National News

What are you waiting for?

Marketplace - American Public Media - Fri, 2015-03-20 09:05

Next week, we explore the economics of waiting.

What are you waiting for? Is it a big purchase? Maybe marriage? Childbirth?

We want to hear from you. Send us an email, or reach us on Twitter @MarketplaceWKND.

Small town hopes to rescue itself by selling pot

Marketplace - American Public Media - Fri, 2015-03-20 09:04

North Bonneville, Washington, is surrounded by forests on one side. On the other is the Columbia River. 

“There is one gas station. There is one restaurant. There is a golf course. And there is the Bonneville Hot Springs Hotel,” says John Spencer, the former city administrator. Now he’s a consultant. And with some exceptions, he’s just described most of the town’s economy.

A few years ago, the town of about 1,000 people stopped watering parks and other public places to save money. And a few months ago, it started turning off streetlights to cut down on its electricity bill.

“The city is on its knees financially. They have run negative numbers in the general fund multiple months in a row because they have no retail sector here,” Spencer says. “This store could very well make a town that is otherwise going to fail.”

The store Spencer is talking about is The Cannabis Corner: the first recreational pot shop in the country run by a government.  

It opened earlier this month. Technically, the city doesn’t own it. Rather, it set up a public development authority to run it.

“In the headlines, everybody wants to say it’s a city-owned pot shop, which, I guess, I leave for the lawyers," says North Bonneville Mayor Don Stevens, who embraces the title of “The Marijuana Mayor,” right down to the personalized license plates he’s ordered for his car that read "MJMAYOR." 

"I guess technically, on some level, it is.” Stevens says there was a strong likelihood of a pot shop opening in the town anyway. So the city decided to open its own store to have more control over how it’s operated.

“Whereas if a private person came in and opened a store and it wasn’t working out in the community’s best interest, we’d have a really long, ugly path to try and straighten that situation out,” Stevens says. He says all the profits from North Bonneville’s pot shop will go back to the community, by partnering the shop with the city on projects.

“While it can’t just deposit its profit directly into our general fund, (it) can as a separate corporation, help us defray costs with law-enforcement contracts, public health and safety programs, any number of things that ultimately will have a positive affect on our bottom line,” he says.

Right now, the city’s annual budget is $1.2 million. Officials think The Cannabis Corner could eventually bring in half a million dollars in profit every year.

That’s big money here. After the timber industry collapsed in the 1990s, tourism became the county’s main industry.

Casey Roeder, the executive director of the Skamania County Chamber of Commerce, says the town’s pot shop adds another reason for people to visit.

“It’s an amenity, in my mind, just as a winery or brewery,” she says. “The cannabis store in North Bonneville just adds to that whole menu of options for folks to come and spend money.”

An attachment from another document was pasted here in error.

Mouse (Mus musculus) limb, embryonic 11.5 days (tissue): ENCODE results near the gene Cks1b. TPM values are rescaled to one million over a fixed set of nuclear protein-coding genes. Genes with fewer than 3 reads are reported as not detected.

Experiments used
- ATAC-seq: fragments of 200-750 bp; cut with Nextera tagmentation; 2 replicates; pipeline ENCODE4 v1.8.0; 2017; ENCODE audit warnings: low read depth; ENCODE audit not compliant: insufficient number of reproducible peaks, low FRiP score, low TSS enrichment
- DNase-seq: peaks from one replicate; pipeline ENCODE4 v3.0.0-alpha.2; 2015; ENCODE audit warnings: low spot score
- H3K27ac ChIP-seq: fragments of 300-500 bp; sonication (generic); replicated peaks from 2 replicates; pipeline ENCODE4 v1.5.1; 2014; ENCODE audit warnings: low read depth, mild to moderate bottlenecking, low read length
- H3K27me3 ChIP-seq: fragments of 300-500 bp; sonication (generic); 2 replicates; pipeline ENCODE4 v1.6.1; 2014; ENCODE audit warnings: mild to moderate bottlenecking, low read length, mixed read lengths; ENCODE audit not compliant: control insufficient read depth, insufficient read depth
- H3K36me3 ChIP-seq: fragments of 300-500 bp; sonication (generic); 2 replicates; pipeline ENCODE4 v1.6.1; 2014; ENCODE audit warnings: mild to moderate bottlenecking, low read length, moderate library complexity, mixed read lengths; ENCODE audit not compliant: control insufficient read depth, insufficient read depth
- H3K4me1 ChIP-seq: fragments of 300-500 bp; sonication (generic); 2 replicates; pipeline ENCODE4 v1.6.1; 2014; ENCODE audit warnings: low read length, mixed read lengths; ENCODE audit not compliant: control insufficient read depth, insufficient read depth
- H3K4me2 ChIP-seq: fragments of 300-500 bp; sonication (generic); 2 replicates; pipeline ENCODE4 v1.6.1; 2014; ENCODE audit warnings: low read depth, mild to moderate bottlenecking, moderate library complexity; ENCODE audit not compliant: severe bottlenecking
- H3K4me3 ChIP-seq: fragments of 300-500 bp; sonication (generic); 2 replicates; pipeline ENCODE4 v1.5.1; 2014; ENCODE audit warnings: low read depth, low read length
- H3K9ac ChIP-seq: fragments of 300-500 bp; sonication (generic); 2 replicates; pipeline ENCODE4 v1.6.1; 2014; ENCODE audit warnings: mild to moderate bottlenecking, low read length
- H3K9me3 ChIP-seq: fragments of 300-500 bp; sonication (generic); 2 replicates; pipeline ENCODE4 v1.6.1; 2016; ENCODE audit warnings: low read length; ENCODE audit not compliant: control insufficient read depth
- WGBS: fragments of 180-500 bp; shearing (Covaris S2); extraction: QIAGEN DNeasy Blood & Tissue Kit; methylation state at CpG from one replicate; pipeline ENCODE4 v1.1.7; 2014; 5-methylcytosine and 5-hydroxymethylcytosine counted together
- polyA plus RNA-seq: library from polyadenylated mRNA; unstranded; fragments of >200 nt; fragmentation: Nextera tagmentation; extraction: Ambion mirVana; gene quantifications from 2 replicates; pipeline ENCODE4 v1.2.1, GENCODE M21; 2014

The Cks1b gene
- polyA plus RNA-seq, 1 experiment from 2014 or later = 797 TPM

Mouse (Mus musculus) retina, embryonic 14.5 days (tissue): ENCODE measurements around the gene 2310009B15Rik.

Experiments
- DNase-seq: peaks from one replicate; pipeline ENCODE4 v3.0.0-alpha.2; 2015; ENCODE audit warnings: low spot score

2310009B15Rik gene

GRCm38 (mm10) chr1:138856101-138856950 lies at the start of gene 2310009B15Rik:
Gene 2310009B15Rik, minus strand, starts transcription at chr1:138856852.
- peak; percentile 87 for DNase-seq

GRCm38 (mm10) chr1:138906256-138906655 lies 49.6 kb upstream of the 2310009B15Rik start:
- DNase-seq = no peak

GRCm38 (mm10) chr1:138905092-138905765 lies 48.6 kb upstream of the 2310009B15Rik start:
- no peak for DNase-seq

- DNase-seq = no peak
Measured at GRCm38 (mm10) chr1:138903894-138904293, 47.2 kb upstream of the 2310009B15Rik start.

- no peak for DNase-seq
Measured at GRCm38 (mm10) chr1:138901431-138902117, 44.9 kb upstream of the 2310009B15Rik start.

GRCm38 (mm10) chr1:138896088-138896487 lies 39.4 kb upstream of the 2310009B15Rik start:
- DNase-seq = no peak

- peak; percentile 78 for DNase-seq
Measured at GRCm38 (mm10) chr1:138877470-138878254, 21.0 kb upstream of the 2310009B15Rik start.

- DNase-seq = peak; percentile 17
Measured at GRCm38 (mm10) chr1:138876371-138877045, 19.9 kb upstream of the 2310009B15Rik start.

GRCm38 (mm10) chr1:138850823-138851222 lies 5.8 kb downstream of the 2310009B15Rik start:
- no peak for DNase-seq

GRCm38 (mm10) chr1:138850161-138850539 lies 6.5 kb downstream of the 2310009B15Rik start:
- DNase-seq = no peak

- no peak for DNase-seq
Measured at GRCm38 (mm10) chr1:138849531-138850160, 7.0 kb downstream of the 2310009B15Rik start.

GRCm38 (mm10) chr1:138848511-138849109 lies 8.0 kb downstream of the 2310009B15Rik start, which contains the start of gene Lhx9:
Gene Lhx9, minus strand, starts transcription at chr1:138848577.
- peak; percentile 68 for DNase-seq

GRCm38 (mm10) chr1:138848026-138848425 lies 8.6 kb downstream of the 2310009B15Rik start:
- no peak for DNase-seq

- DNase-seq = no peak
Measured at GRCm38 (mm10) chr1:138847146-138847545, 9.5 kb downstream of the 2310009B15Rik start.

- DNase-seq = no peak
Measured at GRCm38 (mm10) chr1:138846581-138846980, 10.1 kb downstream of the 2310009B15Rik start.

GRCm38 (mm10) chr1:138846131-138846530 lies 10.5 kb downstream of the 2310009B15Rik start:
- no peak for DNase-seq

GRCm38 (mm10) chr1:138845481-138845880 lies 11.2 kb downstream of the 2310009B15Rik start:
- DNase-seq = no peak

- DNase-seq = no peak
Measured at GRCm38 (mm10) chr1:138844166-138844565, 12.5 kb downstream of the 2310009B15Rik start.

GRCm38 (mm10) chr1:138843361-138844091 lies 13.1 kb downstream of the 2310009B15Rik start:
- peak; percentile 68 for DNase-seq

And Roeder says if people come here and see the region’s natural beauty and lifestyle, they just may want to move here and bring their business with them.

 

Interior Dept. Issues New Fracking Rules For Federal Lands

NPR News - Fri, 2015-03-20 09:03

The regulations, which go into effect in 90 days, establishes safety measures for wells and for drilling companies to publicly disclose chemicals used in the process.

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Iran Nuclear Talks On Pause As Deadline Looms

NPR News - Fri, 2015-03-20 08:52

With just days left before a self-imposed deadline to reach a framework agreement, stubborn gaps remain on an array of key issues.

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Fun Fact Friday: Much ado about macaroni and cheese

Marketplace - American Public Media - Fri, 2015-03-20 08:35

David Gura offered his final Marketplace sign off Friday, but not before he hosted a discussion about the week that was with Leigh Gallagher of Fortune and Sudeep Reddy with the Wall Street Journal. Listen to that above, then read about some of the best stuff we learned this week at Marketplace:

Fun Fact: It can take between $70,000 and $100,000 to keep a kennel full of racing dogs running year-round. This week, Alaska hosted the Iditarod.

We spoke to Alaska's top musher in long-distance sled dog racing history, Lance Mackey, who broke down the economics behind running races like the Iditarod. This large sum includes the cost of fuel, entry fees and food for the dogs, which costs around $5,000 every race season.

Want to run the Iditarod? You'll need a lot of scratch

Fun Fact: Kids take an average of 113 standardized tests by the time they finish high school.

This year, standardized tests are being tied to Common Core education standards, creating a divide between schools and parents. According to a Gallup poll conducted late last year, 41 percent of teachers say they view common core standards positively, vs. 33 percent of parents. Should parents let their kids decide whether to take the Common Core tests? Take our poll: 

Parents weigh the lessons of common core testing

Fun Fact: Kraft is recalling 6.5 million boxes of macaroni and cheese.